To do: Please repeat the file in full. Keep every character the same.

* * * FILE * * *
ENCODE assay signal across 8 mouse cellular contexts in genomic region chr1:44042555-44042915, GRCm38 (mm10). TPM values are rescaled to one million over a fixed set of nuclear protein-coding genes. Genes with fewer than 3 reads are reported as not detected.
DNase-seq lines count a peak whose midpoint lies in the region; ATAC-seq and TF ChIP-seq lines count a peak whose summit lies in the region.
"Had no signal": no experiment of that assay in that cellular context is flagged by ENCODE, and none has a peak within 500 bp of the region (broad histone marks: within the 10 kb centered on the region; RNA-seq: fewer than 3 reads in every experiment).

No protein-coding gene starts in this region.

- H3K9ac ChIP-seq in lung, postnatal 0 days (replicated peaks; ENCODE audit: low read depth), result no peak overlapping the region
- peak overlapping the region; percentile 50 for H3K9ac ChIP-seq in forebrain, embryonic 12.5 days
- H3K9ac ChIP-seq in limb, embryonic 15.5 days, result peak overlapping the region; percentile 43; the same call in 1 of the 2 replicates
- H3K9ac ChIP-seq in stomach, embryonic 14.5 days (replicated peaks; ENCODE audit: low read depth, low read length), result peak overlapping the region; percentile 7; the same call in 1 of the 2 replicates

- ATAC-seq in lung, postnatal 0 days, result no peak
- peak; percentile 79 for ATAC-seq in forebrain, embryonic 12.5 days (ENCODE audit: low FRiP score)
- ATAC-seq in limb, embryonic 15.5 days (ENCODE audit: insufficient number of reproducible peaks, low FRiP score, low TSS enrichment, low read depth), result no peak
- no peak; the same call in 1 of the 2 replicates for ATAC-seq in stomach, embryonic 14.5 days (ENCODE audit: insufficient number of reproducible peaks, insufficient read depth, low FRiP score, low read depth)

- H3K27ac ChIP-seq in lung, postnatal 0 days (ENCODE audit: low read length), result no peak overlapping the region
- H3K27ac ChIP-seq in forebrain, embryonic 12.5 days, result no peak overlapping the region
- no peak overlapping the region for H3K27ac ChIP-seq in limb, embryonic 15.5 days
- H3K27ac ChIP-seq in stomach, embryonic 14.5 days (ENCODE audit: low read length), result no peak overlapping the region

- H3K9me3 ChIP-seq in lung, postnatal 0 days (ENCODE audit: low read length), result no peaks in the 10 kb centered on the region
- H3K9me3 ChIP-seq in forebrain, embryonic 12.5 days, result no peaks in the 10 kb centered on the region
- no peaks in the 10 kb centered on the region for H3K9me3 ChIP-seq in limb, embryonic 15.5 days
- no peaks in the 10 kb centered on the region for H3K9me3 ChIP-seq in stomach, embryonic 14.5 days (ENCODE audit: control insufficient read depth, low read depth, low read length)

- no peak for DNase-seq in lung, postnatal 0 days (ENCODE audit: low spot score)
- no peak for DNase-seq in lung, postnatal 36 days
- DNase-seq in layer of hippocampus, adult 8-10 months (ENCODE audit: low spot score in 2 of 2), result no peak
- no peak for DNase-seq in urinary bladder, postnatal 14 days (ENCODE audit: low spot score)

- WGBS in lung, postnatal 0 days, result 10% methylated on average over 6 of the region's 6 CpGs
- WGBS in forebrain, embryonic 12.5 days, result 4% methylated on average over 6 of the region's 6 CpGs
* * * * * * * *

ENCODE assay signal across 8 mouse cellular contexts in genomic region chr1:44042555-44042915, GRCm38 (mm10). TPM values are rescaled to one million over a fixed set of nuclear protein-coding genes. Genes with fewer than 3 reads are reported as not detected.
DNase-seq lines count a peak whose midpoint lies in the region; ATAC-seq and TF ChIP-seq lines count a peak whose summit lies in the region.
"Had no signal": no experiment of that assay in that cellular context is flagged by ENCODE, and none has a peak within 500 bp of the region (broad histone marks: within the 10 kb centered on the region; RNA-seq: fewer than 3 reads in every experiment).

No protein-coding gene starts in this region.

- H3K9ac ChIP-seq in lung, postnatal 0 days (replicated peaks; ENCODE audit: low read depth), result no peak overlapping the region
- peak overlapping the region; percentile 50 for H3K9ac ChIP-seq in forebrain, embryonic 12.5 days
- H3K9ac ChIP-seq in limb, embryonic 15.5 days, result peak overlapping the region; percentile 43; the same call in 1 of the 2 replicates
- H3K9ac ChIP-seq in stomach, embryonic 14.5 days (replicated peaks; ENCODE audit: low read depth, low read length), result peak overlapping the region; percentile 7; the same call in 1 of the 2 replicates

- ATAC-seq in lung, postnatal 0 days, result no peak
- peak; percentile 79 for ATAC-seq in forebrain, embryonic 12.5 days (ENCODE audit: low FRiP score)
- ATAC-seq in limb, embryonic 15.5 days (ENCODE audit: insufficient number of reproducible peaks, low FRiP score, low TSS enrichment, low read depth), result no peak
- no peak; the same call in 1 of the 2 replicates for ATAC-seq in stomach, embryonic 14.5 days (ENCODE audit: insufficient number of reproducible peaks, insufficient read depth, low FRiP score, low read depth)

- H3K27ac ChIP-seq in lung, postnatal 0 days (ENCODE audit: low read length), result no peak overlapping the region
- H3K27ac ChIP-seq in forebrain, embryonic 12.5 days, result no peak overlapping the region
- no peak overlapping the region for H3K27ac ChIP-seq in limb, embryonic 15.5 days
- H3K27ac ChIP-seq in stomach, embryonic 14.5 days (ENCODE audit: low read length), result no peak overlapping the region

- H3K9me3 ChIP-seq in lung, postnatal 0 days (ENCODE audit: low read length), result no peaks in the 10 kb centered on the region
- H3K9me3 ChIP-seq in forebrain, embryonic 12.5 days, result no peaks in the 10 kb centered on the region
- no peaks in the 10 kb centered on the region for H3K9me3 ChIP-seq in limb, embryonic 15.5 days
- no peaks in the 10 kb centered on the region for H3K9me3 ChIP-seq in stomach, embryonic 14.5 days (ENCODE audit: control insufficient read depth, low read depth, low read length)

- no peak for DNase-seq in lung, postnatal 0 days (ENCODE audit: low spot score)
- no peak for DNase-seq in lung, postnatal 36 days
- DNase-seq in layer of hippocampus, adult 8-10 months (ENCODE audit: low spot score in 2 of 2), result no peak
- no peak for DNase-seq in urinary bladder, postnatal 14 days (ENCODE audit: low spot score)

- WGBS in lung, postnatal 0 days, result 10% methylated on average over 6 of the region's 6 CpGs
- WGBS in forebrain, embryonic 12.5 days, result 4% methylated on average over 6 of the region's 6 CpGs